Passidomo – Legislative Update, Sine Die

Senate President Bill Galvano strikes the gavel to adjourn the Senate “sine die.”

Governor Ron DeSantis and Lieutenant Governor Jeanette Nuñez joined Senate President Bill Galvano and Speaker of the House Jose Oliva for a press conference following the Legislature adjourning “sine die.”

House Sergeant-at-Arms Russell Hosford and Senate Sergeant-at-Arms Tim Hay performing the ceremonial “sine die” drop of the hanky.


The 2019 Legislative Session concluded Saturday, May 4th, with the traditional “Sine Die” ceremonies after the final passage of the budget.

At the end of each legislative session, each chamber adjourns sine die (latin for “without day”), which means “without assigning a day for a further meeting or hearing.”

In the Florida Legislature, there is an adjournment ceremony, where the respective sergeant-at-arms from both the Senate and the House step outside their chambers holding up a handkerchief. When they meet in between the chambers, they both drop the handkerchiefs, signifying the end of the legislative session.

Each year, the Legislature is required by the Florida Constitution to develop and pass a balanced state budget for the upcoming fiscal year.  This year’s budget process came to a close this past week when the budget passed 38-0 in the Florida Senate.  The Legislature adjourned, and the budget now heads to Governor DeSantis for his review and signature.

This year’s budget prioritizes Florida’s PreK-12 education system, while still giving $121 million to Florida’s citizens in tax relief, investing $1.85 billion for Hurricane Michael relief, and devoting more than $680 million to water quality and protection projects.


We dedicated more than $6.1 billion to the protection and restoration of our environment in Florida. The funding supports a wide range of programs, including:

·         $23 million to the Department of Citrus, with more than $16 million devoted to addressing Citrus Health and Crop Decline

·         $367.2 million for Everglades projects

·         $149.1 million for Water Quality improvement, including Septic-to-Sewer/Wastewater Treatment

·         $10.8 million for the Blue Green Algae Task Force

·         $4.2 million for Red Tide Research

·         $10 million for Innovative Technology Grants for Harmful Algal Blooms

·         $50 million for Beach Management Funding Assistance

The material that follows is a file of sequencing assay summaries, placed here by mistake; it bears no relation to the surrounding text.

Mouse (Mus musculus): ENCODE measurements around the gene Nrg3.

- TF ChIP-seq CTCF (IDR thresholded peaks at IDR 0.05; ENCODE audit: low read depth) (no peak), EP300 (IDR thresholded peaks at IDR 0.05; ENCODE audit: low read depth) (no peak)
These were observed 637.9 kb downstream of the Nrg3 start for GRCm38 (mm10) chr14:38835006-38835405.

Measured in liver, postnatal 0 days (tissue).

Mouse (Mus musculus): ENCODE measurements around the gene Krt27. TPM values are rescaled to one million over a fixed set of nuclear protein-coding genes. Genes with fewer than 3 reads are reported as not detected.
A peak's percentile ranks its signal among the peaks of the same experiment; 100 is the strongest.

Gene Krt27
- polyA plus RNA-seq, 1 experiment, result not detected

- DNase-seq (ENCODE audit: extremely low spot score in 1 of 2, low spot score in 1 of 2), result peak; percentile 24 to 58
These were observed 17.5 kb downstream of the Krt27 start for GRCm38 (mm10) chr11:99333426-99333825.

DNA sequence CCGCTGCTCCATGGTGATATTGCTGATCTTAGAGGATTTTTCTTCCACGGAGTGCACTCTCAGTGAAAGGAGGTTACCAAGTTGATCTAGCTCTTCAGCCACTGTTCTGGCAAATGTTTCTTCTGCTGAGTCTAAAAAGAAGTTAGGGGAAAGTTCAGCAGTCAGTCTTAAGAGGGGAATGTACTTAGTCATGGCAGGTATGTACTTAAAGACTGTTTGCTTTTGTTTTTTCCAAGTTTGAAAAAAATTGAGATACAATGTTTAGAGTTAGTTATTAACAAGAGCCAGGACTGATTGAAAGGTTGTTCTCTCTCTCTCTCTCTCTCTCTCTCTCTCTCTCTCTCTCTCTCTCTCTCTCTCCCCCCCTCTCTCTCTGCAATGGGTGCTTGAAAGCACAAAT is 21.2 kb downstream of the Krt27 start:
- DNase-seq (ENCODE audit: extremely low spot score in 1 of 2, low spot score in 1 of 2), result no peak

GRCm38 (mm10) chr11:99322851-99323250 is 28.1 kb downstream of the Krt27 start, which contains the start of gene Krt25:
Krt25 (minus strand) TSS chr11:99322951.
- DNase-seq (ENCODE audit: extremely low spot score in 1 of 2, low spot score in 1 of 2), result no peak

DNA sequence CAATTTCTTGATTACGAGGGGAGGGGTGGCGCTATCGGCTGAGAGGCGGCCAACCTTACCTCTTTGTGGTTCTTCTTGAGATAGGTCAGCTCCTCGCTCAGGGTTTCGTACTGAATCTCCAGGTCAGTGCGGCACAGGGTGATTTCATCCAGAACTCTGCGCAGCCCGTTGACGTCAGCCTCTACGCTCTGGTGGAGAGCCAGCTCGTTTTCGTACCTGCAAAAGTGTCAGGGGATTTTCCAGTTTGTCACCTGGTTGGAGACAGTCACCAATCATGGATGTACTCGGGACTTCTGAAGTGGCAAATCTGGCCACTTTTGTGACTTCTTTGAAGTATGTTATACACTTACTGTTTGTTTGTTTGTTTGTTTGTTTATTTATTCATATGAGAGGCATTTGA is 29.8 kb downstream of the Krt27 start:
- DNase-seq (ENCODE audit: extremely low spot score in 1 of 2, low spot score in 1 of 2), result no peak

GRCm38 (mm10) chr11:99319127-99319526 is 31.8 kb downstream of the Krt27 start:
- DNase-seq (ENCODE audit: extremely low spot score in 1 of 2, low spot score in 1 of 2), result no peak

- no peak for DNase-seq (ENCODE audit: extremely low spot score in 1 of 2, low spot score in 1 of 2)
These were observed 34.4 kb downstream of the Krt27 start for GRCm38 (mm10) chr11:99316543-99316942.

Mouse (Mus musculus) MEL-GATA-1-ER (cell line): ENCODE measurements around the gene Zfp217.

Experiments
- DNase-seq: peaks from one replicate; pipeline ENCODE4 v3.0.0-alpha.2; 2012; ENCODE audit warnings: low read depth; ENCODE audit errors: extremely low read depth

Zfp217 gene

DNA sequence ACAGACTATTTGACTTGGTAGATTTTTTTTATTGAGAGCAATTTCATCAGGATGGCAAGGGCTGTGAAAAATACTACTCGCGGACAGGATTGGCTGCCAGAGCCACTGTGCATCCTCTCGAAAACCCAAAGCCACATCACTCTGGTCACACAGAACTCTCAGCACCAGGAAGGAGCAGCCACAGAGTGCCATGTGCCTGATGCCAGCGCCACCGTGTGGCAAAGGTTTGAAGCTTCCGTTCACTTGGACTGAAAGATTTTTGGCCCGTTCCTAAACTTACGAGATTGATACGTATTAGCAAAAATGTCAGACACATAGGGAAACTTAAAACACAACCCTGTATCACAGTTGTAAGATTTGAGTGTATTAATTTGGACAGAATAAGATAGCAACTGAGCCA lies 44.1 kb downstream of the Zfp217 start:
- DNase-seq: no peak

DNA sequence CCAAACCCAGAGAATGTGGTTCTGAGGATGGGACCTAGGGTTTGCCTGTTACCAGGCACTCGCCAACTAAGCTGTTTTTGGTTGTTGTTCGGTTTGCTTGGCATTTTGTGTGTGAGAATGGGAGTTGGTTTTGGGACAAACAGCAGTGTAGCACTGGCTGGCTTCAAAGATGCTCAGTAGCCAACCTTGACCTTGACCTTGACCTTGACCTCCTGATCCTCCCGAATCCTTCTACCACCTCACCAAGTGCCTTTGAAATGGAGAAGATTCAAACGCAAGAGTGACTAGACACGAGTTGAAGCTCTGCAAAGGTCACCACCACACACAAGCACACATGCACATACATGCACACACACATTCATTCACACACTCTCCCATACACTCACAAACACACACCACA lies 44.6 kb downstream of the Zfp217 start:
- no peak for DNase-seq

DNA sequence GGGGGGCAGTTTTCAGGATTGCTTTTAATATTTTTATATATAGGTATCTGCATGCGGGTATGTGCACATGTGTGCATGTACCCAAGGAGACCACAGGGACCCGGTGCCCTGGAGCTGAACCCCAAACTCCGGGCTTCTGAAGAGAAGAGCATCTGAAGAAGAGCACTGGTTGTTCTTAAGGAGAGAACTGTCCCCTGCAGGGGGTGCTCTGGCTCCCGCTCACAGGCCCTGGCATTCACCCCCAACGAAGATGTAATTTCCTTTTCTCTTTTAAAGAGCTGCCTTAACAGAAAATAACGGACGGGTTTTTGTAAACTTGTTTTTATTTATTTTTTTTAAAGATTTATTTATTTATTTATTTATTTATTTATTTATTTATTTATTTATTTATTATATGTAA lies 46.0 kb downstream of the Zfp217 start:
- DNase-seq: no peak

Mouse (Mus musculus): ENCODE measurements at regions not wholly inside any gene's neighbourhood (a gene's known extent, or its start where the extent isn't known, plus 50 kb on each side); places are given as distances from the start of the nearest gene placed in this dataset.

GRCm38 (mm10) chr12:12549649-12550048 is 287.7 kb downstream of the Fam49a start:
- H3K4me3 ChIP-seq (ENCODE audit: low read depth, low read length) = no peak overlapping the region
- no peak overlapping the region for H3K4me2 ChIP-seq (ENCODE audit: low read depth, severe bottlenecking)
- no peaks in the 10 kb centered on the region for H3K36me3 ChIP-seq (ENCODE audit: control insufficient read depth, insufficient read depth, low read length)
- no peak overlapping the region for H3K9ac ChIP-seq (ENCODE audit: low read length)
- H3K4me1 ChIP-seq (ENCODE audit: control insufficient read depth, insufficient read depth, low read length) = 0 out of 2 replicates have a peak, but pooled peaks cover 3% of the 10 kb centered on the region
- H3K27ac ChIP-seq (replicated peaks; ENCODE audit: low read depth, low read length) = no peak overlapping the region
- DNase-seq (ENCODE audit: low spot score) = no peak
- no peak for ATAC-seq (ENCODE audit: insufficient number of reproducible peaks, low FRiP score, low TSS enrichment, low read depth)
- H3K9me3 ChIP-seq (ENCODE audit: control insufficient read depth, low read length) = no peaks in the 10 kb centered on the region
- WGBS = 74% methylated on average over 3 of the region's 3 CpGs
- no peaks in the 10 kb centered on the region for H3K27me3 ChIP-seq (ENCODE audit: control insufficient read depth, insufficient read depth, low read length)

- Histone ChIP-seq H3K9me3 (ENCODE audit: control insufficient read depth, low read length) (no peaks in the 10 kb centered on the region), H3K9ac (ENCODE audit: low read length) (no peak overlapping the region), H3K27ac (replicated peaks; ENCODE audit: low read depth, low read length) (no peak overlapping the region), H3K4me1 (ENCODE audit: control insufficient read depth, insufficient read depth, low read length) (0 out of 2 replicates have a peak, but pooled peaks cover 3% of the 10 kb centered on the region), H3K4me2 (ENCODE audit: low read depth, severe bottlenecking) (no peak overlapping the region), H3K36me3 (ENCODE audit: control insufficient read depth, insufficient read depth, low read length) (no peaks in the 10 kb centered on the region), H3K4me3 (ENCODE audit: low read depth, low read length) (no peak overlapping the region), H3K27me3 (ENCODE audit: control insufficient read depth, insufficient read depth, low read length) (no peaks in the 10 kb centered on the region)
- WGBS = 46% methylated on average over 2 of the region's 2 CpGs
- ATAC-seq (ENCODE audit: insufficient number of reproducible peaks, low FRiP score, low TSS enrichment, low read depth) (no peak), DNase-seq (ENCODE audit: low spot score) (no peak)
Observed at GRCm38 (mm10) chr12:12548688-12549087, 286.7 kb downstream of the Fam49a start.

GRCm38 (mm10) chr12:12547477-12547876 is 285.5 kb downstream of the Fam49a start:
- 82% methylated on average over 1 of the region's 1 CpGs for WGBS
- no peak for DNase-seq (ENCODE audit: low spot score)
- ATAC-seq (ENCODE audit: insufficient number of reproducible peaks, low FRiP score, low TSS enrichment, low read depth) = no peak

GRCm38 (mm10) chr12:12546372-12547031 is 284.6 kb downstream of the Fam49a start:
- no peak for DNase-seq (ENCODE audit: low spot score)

There is more than $34.7 billion in total funding for education in Florida, which includes an increase in funding for Florida’s PreK-12 public education system of $783 million, or the equivalent of an additional $242 per student.  Within this funding increase is $363.9 million in flexible spending, which can be used for teacher pay raises, and $285 million for merit-based bonuses.

I’m particularly proud of the additional $5.7 million that has been devoted to the Mental Health Assistance Allocation, which brings the total Mental Health allocation for 2019-2020 to $75 million.

Additional highlights in the Education budget are:

·         Safe Schools Allocation of $180 million (an $18 million increase from last year’s budget)

·         $54.2 million additional funds for school districts that receive less than the statewide average total funds per student

·         Family Empowerment Scholarships, a new program for up to 18,000 students

·         $14.2 million to provide financial stability to Hurricane Michael-affected school districts

·         No tuition increases in both the Florida College System and State University System

·         $595.1 million Bright Futures funding

·         $9 million in Public Education Capital Outlay Funding for FGCU’s Integrated Watershed and Coastal Studies

·         $500,000 for FGCU’s Academic and Career Attainment Initiative

District Projects

Of the budget projects I sponsored this year, Collier, Hendry, and Lee County received about $8.6 million in funding in this year’s budget. These projects include:

·         $1.2 million for Naples Bay Red Tide/Septic Tank Mitigation

·         $381,000 for City of Clewiston Storm Spill Prevention

·         $500,000 for the Marco Island South Barfield Drive Drainage Project

·         $1 million to connect Airglades Airport to the City of Clewiston Wastewater Treatment Plant

·         $2 million for the City of Clewiston C-21 Bridge Canal Crossing

·         $110,000 for City of LaBelle Emergency Generators

·         $312,500 for Plantation Island Hurricane Irma Waterway Recovery

·         $87,000 for Lehigh Acres Caloosahatchee River & Estuary Storage & Treatment

·         $100,000 for Caloosahatchee River Aqua Vegetation

·         $500,000 for Marco Island-Barrier Island Emergency Fire Services

·          $75,000 for Jewish Family and Community Services of SWFL – Dementia Respite & Support

·         $650,000 for Auditory Oral Intervention for Children with Hearing Loss

·         $279,000 for the David Lawrence Center Wraparound Collier Program

·         $85,000 for Lighthouse for the Blind – Collier County

·         $250,000 for Florida Network: Stop Now and Plan for Children

·         $500,000 for Destination Graduation

·         $250,000 for Learning for Life (Boy Scouts Program)

In addition to finalizing and debating the budget, the Florida Senate heard and voted on over 150 bills, and more than 40 executive appointments.

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